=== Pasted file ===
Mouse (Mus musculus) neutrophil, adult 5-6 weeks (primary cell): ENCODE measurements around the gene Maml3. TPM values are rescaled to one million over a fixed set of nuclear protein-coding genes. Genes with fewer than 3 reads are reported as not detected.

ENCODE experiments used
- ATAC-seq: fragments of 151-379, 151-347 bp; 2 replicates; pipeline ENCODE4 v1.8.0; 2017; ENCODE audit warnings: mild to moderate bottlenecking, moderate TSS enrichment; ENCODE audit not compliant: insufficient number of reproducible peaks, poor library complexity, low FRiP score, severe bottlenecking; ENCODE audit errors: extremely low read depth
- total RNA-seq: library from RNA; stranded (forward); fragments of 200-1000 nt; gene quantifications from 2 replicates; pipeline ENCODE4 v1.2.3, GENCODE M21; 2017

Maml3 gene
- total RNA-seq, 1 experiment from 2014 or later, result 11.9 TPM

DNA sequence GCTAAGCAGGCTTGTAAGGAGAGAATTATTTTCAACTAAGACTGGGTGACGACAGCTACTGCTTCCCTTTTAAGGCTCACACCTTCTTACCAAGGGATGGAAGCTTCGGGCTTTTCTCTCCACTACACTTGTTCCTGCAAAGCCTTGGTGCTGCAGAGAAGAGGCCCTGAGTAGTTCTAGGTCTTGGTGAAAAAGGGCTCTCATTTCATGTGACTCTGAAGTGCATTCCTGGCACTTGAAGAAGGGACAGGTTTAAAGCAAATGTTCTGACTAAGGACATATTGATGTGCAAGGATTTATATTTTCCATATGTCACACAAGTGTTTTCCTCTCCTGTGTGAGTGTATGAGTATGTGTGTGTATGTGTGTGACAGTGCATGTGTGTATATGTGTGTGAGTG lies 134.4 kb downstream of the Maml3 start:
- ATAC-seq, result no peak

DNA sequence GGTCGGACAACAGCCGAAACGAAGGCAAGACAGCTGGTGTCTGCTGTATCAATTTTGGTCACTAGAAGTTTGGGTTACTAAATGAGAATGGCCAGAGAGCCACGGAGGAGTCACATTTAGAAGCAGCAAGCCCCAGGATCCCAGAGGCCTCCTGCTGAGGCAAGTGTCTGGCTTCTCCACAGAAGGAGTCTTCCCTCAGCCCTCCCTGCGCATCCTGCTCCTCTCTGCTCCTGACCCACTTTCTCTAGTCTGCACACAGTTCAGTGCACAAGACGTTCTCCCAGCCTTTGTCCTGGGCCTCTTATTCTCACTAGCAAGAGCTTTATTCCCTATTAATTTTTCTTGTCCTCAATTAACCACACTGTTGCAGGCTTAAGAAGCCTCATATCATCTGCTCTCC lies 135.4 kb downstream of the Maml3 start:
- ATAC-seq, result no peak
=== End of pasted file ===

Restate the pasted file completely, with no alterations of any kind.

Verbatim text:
Mouse (Mus musculus) neutrophil, adult 5-6 weeks (primary cell): ENCODE measurements around the gene Maml3. TPM values are rescaled to one million over a fixed set of nuclear protein-coding genes. Genes with fewer than 3 reads are reported as not detected.

ENCODE experiments used
- ATAC-seq: fragments of 151-379, 151-347 bp; 2 replicates; pipeline ENCODE4 v1.8.0; 2017; ENCODE audit warnings: mild to moderate bottlenecking, moderate TSS enrichment; ENCODE audit not compliant: insufficient number of reproducible peaks, poor library complexity, low FRiP score, severe bottlenecking; ENCODE audit errors: extremely low read depth
- total RNA-seq: library from RNA; stranded (forward); fragments of 200-1000 nt; gene quantifications from 2 replicates; pipeline ENCODE4 v1.2.3, GENCODE M21; 2017

Maml3 gene
- total RNA-seq, 1 experiment from 2014 or later, result 11.9 TPM

DNA sequence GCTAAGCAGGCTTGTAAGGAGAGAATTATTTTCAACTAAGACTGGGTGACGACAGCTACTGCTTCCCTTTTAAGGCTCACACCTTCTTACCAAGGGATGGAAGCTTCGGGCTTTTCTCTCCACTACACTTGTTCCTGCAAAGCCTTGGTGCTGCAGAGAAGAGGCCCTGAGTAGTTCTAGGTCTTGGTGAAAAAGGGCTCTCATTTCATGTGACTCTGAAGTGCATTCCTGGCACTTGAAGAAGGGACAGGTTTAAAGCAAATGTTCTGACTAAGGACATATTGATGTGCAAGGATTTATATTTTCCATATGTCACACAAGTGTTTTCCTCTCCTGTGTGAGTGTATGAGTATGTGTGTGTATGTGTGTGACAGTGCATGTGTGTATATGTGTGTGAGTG lies 134.4 kb downstream of the Maml3 start:
- ATAC-seq, result no peak

DNA sequence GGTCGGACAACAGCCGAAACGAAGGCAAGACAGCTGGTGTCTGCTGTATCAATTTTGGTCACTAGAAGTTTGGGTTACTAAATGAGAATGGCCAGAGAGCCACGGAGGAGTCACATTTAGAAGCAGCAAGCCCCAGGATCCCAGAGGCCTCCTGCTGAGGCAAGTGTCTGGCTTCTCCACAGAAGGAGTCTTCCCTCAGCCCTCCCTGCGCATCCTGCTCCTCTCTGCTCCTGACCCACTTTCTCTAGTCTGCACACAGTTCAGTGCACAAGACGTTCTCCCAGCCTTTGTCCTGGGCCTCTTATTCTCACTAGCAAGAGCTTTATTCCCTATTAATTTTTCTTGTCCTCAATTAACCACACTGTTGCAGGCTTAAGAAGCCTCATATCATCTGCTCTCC lies 135.4 kb downstream of the Maml3 start:
- ATAC-seq, result no peak